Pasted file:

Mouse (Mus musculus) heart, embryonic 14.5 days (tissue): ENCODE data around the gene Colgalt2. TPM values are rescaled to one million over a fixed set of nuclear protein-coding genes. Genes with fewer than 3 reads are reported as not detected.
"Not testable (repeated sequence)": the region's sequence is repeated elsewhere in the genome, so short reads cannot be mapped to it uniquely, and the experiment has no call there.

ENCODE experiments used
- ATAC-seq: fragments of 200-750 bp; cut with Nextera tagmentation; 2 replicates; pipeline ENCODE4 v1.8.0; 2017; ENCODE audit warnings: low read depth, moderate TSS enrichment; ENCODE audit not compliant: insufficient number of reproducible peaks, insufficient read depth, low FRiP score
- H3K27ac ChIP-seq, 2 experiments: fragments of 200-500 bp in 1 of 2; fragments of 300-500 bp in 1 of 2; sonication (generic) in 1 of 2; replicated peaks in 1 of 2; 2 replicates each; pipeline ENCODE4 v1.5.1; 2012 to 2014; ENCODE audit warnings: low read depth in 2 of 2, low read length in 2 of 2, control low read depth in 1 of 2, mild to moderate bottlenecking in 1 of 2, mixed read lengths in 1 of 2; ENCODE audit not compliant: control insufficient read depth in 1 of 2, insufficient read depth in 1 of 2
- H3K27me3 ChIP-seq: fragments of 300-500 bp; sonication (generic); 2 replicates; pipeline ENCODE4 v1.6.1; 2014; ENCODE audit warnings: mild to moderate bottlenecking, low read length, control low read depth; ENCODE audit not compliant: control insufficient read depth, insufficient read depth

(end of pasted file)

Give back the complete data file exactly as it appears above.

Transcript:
Mouse (Mus musculus) heart, embryonic 14.5 days (tissue): ENCODE data around the gene Colgalt2. TPM values are rescaled to one million over a fixed set of nuclear protein-coding genes. Genes with fewer than 3 reads are reported as not detected.
"Not testable (repeated sequence)": the region's sequence is repeated elsewhere in the genome, so short reads cannot be mapped to it uniquely, and the experiment has no call there.

ENCODE experiments used
- ATAC-seq: fragments of 200-750 bp; cut with Nextera tagmentation; 2 replicates; pipeline ENCODE4 v1.8.0; 2017; ENCODE audit warnings: low read depth, moderate TSS enrichment; ENCODE audit not compliant: insufficient number of reproducible peaks, insufficient read depth, low FRiP score
- H3K27ac ChIP-seq, 2 experiments: fragments of 200-500 bp in 1 of 2; fragments of 300-500 bp in 1 of 2; sonication (generic) in 1 of 2; replicated peaks in 1 of 2; 2 replicates each; pipeline ENCODE4 v1.5.1; 2012 to 2014; ENCODE audit warnings: low read depth in 2 of 2, low read length in 2 of 2, control low read depth in 1 of 2, mild to moderate bottlenecking in 1 of 2, mixed read lengths in 1 of 2; ENCODE audit not compliant: control insufficient read depth in 1 of 2, insufficient read depth in 1 of 2
- H3K27me3 ChIP-seq: fragments of 300-500 bp; sonication (generic); 2 replicates; pipeline ENCODE4 v1.6.1; 2014; ENCODE audit warnings: mild to moderate bottlenecking, low read length, control low read depth; ENCODE audit not compliant: control insufficient read depth, insufficient read depth